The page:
Madison (Liv Tyler), his daughter, travels as part of her work and seems to be nominally against robot labor. This is one of the subtle, well executed little hints of world-building. The point of this isn’t necessarily to talk about robot labor vs. human labor, an issue that surely faces us in the future, but to set up a world that Frank no longer understands. This is not dissimilar from my grandparents and the “iPod” generation and the technology gap, and surrounding issues, that exists now. It’s just an excuse, I think, for there to be robots. But it doesn’t feel cheap or strictly unnecessary since it represents that crucial part of what it’s like to get old while the world leaves you behind. Maybe my generation won’t have the same problems keeping up as every other one has in the 20th century, but the future of Robot & Frank is a mundane one, where the wonder of the internet and communications tech in general has given way to robots.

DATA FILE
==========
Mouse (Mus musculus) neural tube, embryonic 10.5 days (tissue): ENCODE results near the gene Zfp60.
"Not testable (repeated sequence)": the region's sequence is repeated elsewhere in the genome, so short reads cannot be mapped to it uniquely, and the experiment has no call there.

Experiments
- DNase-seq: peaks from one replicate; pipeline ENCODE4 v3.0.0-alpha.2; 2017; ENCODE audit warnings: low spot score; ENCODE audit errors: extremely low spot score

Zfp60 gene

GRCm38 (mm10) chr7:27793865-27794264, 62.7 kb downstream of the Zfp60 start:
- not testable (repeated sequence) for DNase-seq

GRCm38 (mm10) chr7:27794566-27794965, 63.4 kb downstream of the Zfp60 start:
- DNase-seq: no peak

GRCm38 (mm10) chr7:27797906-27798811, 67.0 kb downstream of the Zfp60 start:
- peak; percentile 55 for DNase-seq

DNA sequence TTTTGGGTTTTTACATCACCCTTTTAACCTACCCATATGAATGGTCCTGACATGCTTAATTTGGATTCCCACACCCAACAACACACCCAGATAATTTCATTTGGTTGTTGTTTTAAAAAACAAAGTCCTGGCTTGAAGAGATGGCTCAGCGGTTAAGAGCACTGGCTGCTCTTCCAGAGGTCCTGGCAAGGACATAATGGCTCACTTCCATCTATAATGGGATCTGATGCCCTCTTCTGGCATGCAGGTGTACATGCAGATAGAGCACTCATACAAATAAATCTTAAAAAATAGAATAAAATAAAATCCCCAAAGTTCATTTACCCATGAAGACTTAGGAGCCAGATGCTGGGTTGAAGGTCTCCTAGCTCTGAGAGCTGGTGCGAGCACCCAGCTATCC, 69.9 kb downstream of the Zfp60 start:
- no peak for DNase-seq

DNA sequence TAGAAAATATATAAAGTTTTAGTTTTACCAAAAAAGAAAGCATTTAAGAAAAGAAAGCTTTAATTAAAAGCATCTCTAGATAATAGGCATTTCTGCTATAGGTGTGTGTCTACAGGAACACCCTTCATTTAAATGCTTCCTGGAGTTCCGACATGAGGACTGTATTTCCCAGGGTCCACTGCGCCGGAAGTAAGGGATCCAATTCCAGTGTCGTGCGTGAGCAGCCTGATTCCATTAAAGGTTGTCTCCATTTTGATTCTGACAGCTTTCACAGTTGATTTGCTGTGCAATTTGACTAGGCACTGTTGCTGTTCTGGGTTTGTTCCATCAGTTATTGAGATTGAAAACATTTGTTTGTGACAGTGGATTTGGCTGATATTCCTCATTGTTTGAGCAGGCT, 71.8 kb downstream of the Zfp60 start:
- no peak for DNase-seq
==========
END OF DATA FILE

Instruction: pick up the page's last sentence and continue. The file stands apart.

The stuff with the kids is laced into the more central story of Frank’s relationship with Robot.

Because Frank’s issues are caused by a lack of focus, the film explores the idea that keeping up with things, having projects and hobbies, keeps some of the shit that happens to old brains at bay. I’m not sure, again, if this is accurate. A lot of this movie feels like it’s working off a colloquial understanding of the challenges of elderdom and since I am not close with my older relatives (and they aren’t really that old yet; all in their 60’s), I don’t have much firsthand experience with this. Still, it seems true that becoming listless starts to have a serious effect on your ability to comprehend your reality intelligibly. That seems to be an issue no matter what age you are, really. So I could relate to the idea that “retirement” is killing Frank.

Robot and Frank don’t get off on the right foot. Robot is there to organize Frank’s life in a healthy and productive way, but Frank has Old Man Stubborn. Then he realizes that Robot has the technical capacity to pick locks and help him case joints. Now he can do what he loves again, and Robot eventually agrees that limited burglarizing might actually be good for Frank.